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Facebook’s Artificial Intelligence Errors Questioned by Critics



Facebook's Artificial Intelligence Errors Questioned by Critics

Facebook, which rebranded itself, Meta, is faced with the daily challenge of balancing supporting free expression while blocking out unwanted material like images of child sexual abuse, violent incitement, and financial scams.

However, Facebook’s artificial intelligence programs that are designed to block and filter out unwanted material are prone to making mistakes and banning users over commonly used words or names.

The social network’s automated system flagged discussions about a common backyard tool as inappropriate sexual talk in a group for gardeners and has even blocked Facebook sign in attempts.

Several years ago, Facebook froze the accounts of Native Americans because its computers mistakenly believed that names like Lance Browneyes were fake.
It repeatedly rejected advertising from businesses selling clothing for people with disabilities, mostly because it confused the product with medical promotions, which are prohibited.

People, businesses, and groups serving the public interest, such as news organisations, suffer when Facebook cuts off their accounts and they cannot find help or figure out what went wrong.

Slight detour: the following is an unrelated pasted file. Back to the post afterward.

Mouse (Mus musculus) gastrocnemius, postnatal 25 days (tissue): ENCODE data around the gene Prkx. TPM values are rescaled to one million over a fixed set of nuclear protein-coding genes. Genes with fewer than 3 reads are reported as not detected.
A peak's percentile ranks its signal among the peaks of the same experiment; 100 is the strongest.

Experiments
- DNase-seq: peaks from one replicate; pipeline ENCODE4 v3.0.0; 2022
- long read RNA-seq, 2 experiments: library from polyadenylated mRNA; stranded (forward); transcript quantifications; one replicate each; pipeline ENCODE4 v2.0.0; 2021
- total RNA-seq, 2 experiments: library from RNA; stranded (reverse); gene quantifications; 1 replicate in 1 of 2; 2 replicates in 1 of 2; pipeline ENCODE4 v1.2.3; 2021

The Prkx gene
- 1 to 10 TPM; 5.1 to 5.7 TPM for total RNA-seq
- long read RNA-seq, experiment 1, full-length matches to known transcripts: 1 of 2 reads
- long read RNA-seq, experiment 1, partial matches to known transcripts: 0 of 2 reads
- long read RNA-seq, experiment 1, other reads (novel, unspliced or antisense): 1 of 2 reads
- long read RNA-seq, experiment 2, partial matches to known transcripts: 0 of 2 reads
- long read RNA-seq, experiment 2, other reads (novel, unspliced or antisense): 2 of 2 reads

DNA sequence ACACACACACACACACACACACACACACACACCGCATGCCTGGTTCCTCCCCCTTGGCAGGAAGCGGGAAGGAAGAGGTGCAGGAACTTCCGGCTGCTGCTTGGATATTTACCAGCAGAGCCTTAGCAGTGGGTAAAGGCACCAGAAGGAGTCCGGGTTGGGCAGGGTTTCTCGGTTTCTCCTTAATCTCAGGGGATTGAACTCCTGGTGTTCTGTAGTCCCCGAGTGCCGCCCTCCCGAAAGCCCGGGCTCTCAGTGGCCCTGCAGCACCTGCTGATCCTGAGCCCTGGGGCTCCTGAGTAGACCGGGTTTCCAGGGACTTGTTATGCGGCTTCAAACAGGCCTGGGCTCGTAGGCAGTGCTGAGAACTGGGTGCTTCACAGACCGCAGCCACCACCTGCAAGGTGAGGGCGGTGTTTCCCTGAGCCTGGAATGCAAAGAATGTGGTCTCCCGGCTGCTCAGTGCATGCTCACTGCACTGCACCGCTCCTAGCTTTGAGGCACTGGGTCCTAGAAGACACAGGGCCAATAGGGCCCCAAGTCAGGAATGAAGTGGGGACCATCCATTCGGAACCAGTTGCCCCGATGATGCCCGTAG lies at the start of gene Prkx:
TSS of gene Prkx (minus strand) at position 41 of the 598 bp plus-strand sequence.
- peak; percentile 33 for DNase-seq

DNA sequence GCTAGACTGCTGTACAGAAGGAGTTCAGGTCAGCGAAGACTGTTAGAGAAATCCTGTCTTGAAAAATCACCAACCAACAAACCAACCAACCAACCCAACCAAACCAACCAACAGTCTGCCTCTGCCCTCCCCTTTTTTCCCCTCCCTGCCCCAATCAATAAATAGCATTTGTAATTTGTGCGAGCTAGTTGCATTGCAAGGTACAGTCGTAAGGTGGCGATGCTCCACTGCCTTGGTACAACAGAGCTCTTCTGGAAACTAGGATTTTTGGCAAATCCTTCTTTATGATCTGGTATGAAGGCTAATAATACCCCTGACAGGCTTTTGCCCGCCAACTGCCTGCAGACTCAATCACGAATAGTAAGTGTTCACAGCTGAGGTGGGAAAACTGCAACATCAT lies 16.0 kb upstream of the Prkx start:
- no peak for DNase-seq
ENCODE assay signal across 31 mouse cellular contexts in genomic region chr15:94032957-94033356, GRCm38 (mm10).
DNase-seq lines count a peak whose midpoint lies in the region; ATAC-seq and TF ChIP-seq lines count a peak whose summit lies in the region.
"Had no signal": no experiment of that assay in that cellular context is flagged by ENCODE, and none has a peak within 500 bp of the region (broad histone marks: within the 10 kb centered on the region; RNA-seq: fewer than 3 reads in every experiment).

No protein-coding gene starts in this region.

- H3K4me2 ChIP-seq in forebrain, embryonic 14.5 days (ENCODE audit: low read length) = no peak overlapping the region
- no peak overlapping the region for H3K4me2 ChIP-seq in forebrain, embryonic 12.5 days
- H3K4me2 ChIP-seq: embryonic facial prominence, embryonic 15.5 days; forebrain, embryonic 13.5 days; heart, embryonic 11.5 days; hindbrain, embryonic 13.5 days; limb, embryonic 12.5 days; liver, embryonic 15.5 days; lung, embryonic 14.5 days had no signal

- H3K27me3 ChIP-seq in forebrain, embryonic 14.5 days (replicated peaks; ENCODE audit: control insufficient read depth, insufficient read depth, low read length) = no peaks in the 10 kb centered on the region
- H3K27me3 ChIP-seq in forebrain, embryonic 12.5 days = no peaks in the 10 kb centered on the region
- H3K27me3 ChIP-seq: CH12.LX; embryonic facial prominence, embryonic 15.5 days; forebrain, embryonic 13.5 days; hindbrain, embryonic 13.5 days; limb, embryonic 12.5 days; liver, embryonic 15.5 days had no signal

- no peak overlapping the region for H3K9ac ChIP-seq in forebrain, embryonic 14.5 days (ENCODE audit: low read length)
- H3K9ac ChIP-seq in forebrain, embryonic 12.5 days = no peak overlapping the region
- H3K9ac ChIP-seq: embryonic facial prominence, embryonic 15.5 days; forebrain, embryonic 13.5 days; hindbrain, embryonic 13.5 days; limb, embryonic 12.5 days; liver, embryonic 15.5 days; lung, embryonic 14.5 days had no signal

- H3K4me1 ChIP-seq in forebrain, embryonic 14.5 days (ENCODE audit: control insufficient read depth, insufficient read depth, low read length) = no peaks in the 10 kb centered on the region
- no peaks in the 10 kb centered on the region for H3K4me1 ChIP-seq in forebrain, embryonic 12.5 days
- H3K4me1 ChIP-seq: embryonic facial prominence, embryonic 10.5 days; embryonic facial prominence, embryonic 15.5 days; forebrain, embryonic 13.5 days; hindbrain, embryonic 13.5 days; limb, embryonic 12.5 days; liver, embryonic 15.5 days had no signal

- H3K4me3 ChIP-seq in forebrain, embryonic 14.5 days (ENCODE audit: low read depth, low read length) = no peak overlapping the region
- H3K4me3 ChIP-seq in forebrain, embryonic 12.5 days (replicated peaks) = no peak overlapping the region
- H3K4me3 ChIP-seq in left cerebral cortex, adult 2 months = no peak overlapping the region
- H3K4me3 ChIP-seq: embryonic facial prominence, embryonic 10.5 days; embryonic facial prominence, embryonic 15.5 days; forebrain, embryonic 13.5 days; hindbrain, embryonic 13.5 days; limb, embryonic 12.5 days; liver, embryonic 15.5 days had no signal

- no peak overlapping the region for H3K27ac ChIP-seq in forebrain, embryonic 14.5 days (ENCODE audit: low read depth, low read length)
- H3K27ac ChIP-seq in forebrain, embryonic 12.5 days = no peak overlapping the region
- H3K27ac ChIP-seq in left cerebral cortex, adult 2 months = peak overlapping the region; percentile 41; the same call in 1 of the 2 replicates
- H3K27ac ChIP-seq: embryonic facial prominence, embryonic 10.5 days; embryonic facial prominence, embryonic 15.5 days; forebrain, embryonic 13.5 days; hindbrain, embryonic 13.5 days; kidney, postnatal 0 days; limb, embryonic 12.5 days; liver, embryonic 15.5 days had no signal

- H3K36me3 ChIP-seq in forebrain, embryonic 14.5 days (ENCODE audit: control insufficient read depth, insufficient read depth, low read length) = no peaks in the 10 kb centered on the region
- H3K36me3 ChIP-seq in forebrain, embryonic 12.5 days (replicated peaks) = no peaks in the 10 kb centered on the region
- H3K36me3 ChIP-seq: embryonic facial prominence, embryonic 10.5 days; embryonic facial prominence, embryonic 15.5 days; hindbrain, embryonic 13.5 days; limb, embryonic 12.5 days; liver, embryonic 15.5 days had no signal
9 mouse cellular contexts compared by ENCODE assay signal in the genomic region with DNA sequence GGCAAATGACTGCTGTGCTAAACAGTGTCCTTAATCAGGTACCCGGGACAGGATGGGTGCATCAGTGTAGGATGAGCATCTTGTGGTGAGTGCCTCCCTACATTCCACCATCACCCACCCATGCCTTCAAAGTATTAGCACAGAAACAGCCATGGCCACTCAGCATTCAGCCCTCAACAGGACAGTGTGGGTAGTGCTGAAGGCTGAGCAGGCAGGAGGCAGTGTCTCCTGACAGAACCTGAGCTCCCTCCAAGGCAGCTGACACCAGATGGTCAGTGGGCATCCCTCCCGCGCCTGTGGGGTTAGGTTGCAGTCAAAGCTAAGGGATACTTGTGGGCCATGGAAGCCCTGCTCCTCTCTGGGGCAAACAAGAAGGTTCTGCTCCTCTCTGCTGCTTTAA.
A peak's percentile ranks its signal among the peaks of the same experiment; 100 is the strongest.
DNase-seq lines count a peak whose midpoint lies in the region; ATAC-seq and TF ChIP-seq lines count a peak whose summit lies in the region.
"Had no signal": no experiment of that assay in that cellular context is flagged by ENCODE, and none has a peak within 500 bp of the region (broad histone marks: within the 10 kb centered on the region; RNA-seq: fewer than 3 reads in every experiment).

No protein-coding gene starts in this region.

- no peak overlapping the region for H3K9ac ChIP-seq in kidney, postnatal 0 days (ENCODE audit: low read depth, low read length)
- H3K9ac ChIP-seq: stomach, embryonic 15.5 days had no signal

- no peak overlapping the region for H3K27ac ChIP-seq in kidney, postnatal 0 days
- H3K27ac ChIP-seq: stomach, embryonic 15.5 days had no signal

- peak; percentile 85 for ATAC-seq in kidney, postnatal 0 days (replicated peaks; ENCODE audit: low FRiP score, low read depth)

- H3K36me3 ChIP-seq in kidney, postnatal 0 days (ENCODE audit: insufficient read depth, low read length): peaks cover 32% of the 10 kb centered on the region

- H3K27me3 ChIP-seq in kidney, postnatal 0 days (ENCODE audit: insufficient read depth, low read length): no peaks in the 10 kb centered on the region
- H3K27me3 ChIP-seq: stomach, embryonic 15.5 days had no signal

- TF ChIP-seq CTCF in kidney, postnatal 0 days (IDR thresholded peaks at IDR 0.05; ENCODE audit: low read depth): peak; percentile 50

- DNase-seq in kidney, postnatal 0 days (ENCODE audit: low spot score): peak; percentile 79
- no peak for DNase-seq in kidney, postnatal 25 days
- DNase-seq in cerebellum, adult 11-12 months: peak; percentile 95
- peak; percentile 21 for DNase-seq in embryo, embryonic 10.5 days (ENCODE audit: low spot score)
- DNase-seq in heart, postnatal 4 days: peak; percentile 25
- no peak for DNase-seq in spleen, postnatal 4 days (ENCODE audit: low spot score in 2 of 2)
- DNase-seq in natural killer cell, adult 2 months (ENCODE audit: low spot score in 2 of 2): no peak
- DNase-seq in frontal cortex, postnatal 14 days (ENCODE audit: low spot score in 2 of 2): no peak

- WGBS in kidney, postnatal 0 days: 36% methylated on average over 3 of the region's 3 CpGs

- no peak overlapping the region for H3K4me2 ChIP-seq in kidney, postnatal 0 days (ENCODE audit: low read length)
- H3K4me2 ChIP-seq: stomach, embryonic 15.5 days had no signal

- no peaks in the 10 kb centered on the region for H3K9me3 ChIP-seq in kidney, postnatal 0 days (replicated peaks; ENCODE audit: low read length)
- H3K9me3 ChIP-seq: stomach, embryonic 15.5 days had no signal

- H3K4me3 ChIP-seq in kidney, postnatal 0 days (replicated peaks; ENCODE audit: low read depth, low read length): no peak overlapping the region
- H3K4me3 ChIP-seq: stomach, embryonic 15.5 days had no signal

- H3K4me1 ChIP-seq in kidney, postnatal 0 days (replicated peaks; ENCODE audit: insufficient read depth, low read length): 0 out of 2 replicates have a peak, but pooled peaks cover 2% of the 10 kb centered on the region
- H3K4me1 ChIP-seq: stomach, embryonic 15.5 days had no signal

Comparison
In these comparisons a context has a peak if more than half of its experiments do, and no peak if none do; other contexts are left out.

According to the Wall Street Journal, Facebook may make 200,000 mistakes every day.

Facebook essential to companies

Several social network researchers told the Wall Street Journal that Facebook and its peers could do more to make fewer mistakes and mitigate the damage when they do.

There is also a broader question: Are we OK with companies that are so essential that when they make mistakes, we can’t do much?

Facebook has been criticized for not making it easy for users who had their posts deleted, or whose accounts were disabled, to see what rules they broke and appeal decisions made by the company.

The semi-independent Facebook Oversight Board has also said the company needs to make it easier for users to understand what rules they broke, and appeal decisions made. However, Meta has done too little to help.

The researchers want to analyze Facebook’s data to see how it arrives at decisions and how often it makes errors. Facebook opposes that idea saying it’s an invasion of user privacy. Yet Facebook sells users’ data to the highest bidder.

According to Meta, the company is working to be more transparent and spends billions of dollars on computer systems and people to supervise communication in its apps.

Users will always disagree with the company’s decisions regarding posts. Critics, however, argue that the company has not done enough.

This article originally appeared in The New York Times.


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